Update: Wrong About Urban Prep?

image from user.cloudfront.goodinc.comEducation historian Diane Ravitch noted some holes in the claims and accomplishments of Urban Prep and several other reform success stories in a recent NYT oped, but Urban Prep head Tim King says Ravitch got it wrong over all (about poverty and achievement) and about Urban Prep in particular:  "To be sure, the test scores of our students still have plenty of room for improvement. But Ravitch implies that low test scores mean that our perfect college acceptance record doesn't matter. Our graduates, she and others suggest, won't succeed in college and so our school is not really making a big difference. Yet the fact is that our graduates are already succeeding in four-year colleges: roughly 80 percent of Urban Prep's 2010 graduates who went to college completed their first year." Take a look and let us know what you think. Are you on Team Ravitch, or Team King?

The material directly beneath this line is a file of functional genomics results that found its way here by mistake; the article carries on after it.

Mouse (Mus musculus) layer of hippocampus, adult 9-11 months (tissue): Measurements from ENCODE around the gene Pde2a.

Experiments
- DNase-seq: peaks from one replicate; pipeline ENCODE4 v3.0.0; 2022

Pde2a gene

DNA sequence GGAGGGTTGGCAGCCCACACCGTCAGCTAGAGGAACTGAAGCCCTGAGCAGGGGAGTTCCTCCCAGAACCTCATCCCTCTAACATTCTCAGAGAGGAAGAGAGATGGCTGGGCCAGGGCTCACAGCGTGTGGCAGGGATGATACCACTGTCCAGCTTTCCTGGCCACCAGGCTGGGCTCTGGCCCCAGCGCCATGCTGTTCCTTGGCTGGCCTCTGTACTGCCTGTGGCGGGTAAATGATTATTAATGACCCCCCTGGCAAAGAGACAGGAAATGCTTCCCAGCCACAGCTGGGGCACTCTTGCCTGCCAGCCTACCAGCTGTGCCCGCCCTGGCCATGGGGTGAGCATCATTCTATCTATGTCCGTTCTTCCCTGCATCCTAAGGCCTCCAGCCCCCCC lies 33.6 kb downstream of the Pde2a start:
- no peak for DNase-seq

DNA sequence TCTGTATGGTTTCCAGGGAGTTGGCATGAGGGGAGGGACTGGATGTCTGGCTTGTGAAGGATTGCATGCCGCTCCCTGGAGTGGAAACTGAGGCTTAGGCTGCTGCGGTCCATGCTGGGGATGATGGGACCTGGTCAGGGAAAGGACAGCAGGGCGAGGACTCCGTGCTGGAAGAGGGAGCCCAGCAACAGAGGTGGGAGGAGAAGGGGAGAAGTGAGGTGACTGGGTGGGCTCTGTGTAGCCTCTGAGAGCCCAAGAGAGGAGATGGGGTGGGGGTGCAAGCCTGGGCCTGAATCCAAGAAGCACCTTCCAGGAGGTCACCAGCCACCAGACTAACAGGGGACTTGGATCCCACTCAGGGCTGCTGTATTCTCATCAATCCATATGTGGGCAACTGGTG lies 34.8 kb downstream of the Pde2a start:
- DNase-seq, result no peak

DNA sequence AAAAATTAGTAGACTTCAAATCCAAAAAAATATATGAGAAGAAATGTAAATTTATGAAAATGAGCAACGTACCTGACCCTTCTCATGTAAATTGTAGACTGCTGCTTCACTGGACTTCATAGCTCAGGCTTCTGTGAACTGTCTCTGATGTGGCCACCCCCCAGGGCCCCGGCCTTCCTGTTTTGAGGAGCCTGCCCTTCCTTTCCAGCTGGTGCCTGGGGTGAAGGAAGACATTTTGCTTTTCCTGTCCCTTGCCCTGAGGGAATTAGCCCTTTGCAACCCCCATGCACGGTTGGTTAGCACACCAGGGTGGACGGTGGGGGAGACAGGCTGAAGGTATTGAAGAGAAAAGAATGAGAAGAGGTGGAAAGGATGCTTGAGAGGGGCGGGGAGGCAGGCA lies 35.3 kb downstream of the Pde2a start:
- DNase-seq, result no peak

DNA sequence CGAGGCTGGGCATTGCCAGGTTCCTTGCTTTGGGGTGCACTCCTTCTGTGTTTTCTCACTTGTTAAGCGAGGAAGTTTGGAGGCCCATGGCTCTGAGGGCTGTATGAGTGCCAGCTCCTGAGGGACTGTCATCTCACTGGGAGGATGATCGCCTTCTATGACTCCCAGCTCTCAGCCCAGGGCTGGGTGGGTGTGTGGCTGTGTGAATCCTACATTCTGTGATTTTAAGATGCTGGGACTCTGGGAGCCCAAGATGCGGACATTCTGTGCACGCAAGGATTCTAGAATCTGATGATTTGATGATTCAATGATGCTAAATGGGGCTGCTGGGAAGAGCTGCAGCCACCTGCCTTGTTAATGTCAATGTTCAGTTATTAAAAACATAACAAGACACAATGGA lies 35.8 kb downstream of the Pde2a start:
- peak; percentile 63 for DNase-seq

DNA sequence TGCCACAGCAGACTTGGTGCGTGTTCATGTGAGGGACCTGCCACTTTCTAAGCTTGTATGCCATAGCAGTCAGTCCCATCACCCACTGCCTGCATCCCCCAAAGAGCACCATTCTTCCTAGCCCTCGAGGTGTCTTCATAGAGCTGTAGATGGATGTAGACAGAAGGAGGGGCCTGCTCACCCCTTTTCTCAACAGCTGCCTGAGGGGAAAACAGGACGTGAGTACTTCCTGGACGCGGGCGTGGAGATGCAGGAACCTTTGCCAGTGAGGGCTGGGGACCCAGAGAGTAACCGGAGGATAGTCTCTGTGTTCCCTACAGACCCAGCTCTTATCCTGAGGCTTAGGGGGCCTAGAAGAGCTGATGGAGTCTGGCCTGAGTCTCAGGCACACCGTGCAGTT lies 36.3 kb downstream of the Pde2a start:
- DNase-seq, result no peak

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  • Basically Mr. King is arguing now, yes the vast majority of Urban Prep students can not read at state standards but that is also true for black students in general in CPS. Yes somehow Urban Prep is able to find four year colleges that will accept these students with very low ACT scores. But because of the values Urban Prep instills everything will be ok for these students and they will all get BA degrees at least. Mr. King also seems to believe that these BA graduates from Urban Prep will also reap some type of serious economic benefit from a degree coming from non-competetive four year colleges.